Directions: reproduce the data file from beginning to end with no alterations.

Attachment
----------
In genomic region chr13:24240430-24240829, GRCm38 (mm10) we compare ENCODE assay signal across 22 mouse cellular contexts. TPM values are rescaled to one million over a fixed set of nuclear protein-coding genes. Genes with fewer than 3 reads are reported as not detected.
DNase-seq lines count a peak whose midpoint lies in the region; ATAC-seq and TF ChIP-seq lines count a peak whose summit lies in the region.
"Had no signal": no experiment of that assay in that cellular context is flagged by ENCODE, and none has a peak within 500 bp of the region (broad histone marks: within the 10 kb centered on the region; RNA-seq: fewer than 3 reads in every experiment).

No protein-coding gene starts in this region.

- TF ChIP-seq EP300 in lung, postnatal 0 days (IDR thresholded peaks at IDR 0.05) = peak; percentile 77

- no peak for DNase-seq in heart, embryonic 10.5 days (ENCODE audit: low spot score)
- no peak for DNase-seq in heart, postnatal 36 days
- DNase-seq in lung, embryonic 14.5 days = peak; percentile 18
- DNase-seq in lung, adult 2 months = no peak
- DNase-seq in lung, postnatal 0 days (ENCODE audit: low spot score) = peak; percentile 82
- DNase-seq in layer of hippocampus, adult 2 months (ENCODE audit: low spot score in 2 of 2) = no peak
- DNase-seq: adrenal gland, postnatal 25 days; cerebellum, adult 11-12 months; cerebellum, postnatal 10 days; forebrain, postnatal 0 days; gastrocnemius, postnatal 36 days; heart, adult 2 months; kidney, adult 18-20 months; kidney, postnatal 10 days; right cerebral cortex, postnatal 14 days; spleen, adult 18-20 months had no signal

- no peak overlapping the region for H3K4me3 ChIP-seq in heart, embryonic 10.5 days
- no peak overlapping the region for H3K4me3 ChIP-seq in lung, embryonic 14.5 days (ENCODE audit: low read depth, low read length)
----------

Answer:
In genomic region chr13:24240430-24240829, GRCm38 (mm10) we compare ENCODE assay signal across 22 mouse cellular contexts. TPM values are rescaled to one million over a fixed set of nuclear protein-coding genes. Genes with fewer than 3 reads are reported as not detected.
DNase-seq lines count a peak whose midpoint lies in the region; ATAC-seq and TF ChIP-seq lines count a peak whose summit lies in the region.
"Had no signal": no experiment of that assay in that cellular context is flagged by ENCODE, and none has a peak within 500 bp of the region (broad histone marks: within the 10 kb centered on the region; RNA-seq: fewer than 3 reads in every experiment).

No protein-coding gene starts in this region.

- TF ChIP-seq EP300 in lung, postnatal 0 days (IDR thresholded peaks at IDR 0.05) = peak; percentile 77

- no peak for DNase-seq in heart, embryonic 10.5 days (ENCODE audit: low spot score)
- no peak for DNase-seq in heart, postnatal 36 days
- DNase-seq in lung, embryonic 14.5 days = peak; percentile 18
- DNase-seq in lung, adult 2 months = no peak
- DNase-seq in lung, postnatal 0 days (ENCODE audit: low spot score) = peak; percentile 82
- DNase-seq in layer of hippocampus, adult 2 months (ENCODE audit: low spot score in 2 of 2) = no peak
- DNase-seq: adrenal gland, postnatal 25 days; cerebellum, adult 11-12 months; cerebellum, postnatal 10 days; forebrain, postnatal 0 days; gastrocnemius, postnatal 36 days; heart, adult 2 months; kidney, adult 18-20 months; kidney, postnatal 10 days; right cerebral cortex, postnatal 14 days; spleen, adult 18-20 months had no signal

- no peak overlapping the region for H3K4me3 ChIP-seq in heart, embryonic 10.5 days
- no peak overlapping the region for H3K4me3 ChIP-seq in lung, embryonic 14.5 days (ENCODE audit: low read depth, low read length)